On 10/26/02 12:28 PM, "koyaanisqatsi(a)nupedia.com"
To avoid giving a skewed view of the pedia we
need some sort of
classification systems so that the RandomPage function first randomly
chooses a topic and then returns a random article from that topic.
Actually, RandomPage gives an accurate view of wikipedia: we have far more of
Ram-Man's articles than anything else, so they turn up more than anything
else. A year ago we had far more Atlas Shrugged articles than anything else,
so *those* would always turn up. The solution? Write more articles on other
That's one of the big problem with bots--the only reasonable way to keep up
with the small-town-bot entries is to use your own bots.
What are the pros and cons of the small-town bot?
+ Provides a good template for someone who wants to write an entry about a
small town (such as [[Newton, Massachusetts]])--actually, it's a good start
for any town, but entries for larger cities have mostly written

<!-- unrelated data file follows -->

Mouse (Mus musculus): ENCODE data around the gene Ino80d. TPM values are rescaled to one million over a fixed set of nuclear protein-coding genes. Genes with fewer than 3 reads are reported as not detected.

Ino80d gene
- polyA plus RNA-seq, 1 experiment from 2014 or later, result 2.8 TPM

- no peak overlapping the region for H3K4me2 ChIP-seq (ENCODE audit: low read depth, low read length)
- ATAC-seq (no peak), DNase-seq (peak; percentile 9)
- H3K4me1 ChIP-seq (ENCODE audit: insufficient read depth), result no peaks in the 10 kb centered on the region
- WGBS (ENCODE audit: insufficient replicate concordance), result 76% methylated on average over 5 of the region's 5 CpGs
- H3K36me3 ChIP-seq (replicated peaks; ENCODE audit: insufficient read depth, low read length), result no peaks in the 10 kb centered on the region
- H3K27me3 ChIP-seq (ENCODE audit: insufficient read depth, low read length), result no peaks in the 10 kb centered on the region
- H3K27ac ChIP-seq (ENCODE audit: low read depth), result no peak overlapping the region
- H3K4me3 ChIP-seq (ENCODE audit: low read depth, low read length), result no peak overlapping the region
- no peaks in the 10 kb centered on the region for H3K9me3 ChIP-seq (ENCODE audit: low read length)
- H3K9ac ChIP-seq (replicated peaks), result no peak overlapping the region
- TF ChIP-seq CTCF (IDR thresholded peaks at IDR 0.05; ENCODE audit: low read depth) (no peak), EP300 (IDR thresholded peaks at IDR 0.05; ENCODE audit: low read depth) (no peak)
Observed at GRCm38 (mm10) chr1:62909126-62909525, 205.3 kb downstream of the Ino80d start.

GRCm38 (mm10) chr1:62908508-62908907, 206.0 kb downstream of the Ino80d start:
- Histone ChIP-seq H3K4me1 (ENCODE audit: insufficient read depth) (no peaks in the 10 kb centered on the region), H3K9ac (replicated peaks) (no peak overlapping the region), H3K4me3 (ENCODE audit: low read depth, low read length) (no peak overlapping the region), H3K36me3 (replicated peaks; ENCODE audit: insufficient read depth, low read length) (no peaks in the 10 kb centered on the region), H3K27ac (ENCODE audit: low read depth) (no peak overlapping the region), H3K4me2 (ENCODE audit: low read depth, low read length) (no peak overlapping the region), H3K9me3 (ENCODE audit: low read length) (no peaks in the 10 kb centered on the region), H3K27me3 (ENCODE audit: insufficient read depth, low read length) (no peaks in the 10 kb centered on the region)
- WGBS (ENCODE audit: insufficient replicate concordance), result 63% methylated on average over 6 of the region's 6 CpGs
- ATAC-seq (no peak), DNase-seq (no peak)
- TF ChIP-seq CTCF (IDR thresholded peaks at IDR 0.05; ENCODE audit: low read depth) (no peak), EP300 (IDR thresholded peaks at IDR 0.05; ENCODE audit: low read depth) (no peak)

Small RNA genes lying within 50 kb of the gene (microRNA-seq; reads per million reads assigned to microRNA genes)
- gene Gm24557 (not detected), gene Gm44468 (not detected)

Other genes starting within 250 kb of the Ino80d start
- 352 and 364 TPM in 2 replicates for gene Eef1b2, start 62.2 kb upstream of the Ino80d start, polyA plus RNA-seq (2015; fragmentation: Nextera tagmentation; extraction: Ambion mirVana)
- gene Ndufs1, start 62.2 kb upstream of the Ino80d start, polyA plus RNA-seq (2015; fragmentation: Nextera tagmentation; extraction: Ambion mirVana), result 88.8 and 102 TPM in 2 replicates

- Adds thousands of entries to Wikipedia that are unlikely to see a human
edit any time soon (in fact, we could probably extrapolate the nearly exact
rate at which they will get edited by seeing how many have been edited so
Any graceful solution would provide the automatic functionality of the first
without the negative consequence of the second.
One example would be there to have a reasonably limited number of pages
listing all the possible towns (perhaps by state), with links. If someone
clicks on that link, they have the option of importing the small-town-bot
An equivalent solution is one that others have mentioned--tag the entries as
"bot entries" that are marked as ? pages (or at a minimum, ! pages), aren't
listed on default RecentChanges, don't appear on default RandomPage, but do
show up under searches-by-name and will appear if someone clicks on a link
to the entry.
When someone clicks on that link, they would get an entry clearly marked as
an automated addition, with the note that if they edit it, it will be
In fact, it would make more sense for the tag not to be "bot" but
"imported". People who want to hand-import entries from public/GFDL sources
would use the same tag.